There’s a lot of parallels between what China has domestically and what they’re imposing on Hong Kong, they’re like clouds that hang over society. They can decide when the sun is allowed to come through, and they can decide when to block it.
If Hong Kong loses preferential trade treatment, U.S. tariffs and export controls on China would apply to Hong Kong. This action-reaction sequence of China tightening its hold on Hong Kong and America responding by withdrawing preferential treatment would weaken Hong Kong's status as a global financial hub.
Whenever Trump withdraws the U.S. from international leadership, Xi announces that China will step forward...Xi has been ruthlessly opportunistic about seeking to exploit America’s withdrawal from global leadership for China’s advantage.
I think that the [U.S.-China] relationship is probably at the worst point since at least [normalization of bilateral diplomatic relations] of 1979. There is no sign that there will be meaningful efforts at coordination between Washington and Beijing anytime soon. Right now, the most important priority is to save lives and to stop spread of the virus and to rescue the global economy. But that's not going to happen.
[The outbreak of the COVID-19 Pandemic] is the most perilous moment since World War II. This is the most acute public-health crisis that the world has faced in a century. It's hitting every major country simultaneously. The ability of world powers to collaborate is severely diminished; multilateral institutions like the World Health Organization, the U.N., the G-7, the G-20 just aren't functional. The U.S.-China relationship is in free fall and there doesn't appear to be any effort in Beijing and Washington to preserve its capacity to collaborate in arresting the spread of the virus or destruction that it is causing. [Instead, the US and China] are trying to place the other in the worst possible light on the international stage. The only way to make the United States safe is to stamp out the virus in every corner of the world. The only way to stamp out the virus in every corner of the world is to align international efforts to do so, and there's no pathway to doing that without China on board. And so it's time to tone down the rhetoric, take a break from the finger pointing, and roll up our sleeves and figure out how to get our arms around the problem. The American people deserve it.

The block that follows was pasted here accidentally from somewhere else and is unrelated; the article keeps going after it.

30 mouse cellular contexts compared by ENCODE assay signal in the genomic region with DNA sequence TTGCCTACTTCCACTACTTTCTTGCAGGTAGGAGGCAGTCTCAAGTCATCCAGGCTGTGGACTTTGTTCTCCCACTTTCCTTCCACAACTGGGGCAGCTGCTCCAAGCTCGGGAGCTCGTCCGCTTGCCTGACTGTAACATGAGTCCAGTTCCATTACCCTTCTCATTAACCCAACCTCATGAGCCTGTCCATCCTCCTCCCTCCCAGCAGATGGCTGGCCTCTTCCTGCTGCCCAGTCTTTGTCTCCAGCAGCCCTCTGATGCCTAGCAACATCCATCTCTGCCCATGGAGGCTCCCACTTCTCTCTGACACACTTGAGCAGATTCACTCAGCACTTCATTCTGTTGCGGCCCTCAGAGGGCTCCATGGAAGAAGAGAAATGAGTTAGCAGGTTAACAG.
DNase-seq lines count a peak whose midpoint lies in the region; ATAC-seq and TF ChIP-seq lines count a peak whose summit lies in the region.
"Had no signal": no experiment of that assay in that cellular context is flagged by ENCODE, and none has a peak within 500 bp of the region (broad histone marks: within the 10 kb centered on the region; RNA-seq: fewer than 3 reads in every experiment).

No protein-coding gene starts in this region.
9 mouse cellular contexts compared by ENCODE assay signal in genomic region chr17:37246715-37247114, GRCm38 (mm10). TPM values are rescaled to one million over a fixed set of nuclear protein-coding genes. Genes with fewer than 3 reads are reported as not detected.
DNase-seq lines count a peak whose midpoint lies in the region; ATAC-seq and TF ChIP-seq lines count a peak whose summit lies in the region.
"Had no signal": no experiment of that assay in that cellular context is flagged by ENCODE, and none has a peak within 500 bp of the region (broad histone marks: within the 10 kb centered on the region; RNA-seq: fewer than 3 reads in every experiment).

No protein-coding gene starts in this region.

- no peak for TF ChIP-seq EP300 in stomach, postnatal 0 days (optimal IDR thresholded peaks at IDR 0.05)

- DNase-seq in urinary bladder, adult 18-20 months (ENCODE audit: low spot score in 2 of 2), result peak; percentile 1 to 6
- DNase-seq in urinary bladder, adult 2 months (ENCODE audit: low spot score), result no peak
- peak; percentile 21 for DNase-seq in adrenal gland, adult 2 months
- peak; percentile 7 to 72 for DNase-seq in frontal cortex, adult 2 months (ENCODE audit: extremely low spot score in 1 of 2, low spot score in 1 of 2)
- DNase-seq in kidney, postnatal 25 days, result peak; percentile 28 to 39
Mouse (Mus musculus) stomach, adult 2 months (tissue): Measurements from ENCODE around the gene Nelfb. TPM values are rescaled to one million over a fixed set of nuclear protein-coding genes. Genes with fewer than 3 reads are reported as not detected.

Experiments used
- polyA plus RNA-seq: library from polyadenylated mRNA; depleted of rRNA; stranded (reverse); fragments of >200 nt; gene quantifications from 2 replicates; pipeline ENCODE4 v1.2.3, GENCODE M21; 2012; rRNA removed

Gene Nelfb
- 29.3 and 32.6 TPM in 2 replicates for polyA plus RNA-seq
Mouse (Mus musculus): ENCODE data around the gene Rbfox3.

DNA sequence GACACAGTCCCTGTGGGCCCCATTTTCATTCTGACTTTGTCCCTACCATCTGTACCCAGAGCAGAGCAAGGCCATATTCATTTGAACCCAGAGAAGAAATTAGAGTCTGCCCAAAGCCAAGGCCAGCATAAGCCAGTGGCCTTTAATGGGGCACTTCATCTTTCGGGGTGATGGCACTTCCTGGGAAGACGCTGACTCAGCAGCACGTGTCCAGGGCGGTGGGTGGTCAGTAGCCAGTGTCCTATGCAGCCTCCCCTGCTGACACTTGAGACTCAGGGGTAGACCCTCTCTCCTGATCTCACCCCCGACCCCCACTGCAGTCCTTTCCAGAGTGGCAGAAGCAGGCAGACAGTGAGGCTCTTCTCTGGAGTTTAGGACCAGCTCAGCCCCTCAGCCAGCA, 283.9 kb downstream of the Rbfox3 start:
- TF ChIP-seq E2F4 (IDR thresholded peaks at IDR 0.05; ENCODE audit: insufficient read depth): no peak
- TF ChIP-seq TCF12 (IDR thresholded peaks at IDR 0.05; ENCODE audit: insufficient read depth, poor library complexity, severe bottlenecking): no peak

As the world searches for solutions amidst a global health crisis, the United States is taking a position that Taiwan’s contribution must be included, the world needs all the help it can get at this moment, and Taiwan has a lot to offer.
The United States will not be able to protect its people until it stamps out the virus in every corner of the world. Such an outcome will not be possible unless a consortium of powers pools its capabilities to do so. It’s hard to imagine that occurring until the United States and China find a way toward even a minimal level of coordination (e.g., on vaccine trials, production, and delivery).
To keep the focus where it needs to be in the midst of this crisis — saving lives and stopping the spread of the virus — it would be helpful if both Washington and Beijing could commit now, that after the crisis has passed, they both will fully and transparently support a UN-led after-action report of Covid-19, whereby leading scientists could determine the origin of the virus, causes of its rapid spread, and lessons that must be learned to prevent a recurrence.